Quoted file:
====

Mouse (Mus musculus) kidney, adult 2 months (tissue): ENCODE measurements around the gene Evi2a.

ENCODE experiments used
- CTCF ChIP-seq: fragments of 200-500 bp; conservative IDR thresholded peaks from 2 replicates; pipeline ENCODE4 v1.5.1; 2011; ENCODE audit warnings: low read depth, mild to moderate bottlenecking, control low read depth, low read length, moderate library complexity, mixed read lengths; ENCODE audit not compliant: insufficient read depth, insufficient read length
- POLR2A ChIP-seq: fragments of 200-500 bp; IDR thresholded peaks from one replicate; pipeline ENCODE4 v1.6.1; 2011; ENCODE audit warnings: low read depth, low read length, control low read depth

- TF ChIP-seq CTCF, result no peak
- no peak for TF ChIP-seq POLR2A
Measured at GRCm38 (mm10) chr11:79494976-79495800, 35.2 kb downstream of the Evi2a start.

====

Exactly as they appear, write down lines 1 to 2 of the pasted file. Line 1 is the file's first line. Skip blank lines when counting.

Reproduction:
Mouse (Mus musculus) kidney, adult 2 months (tissue): ENCODE measurements around the gene Evi2a.

ENCODE experiments used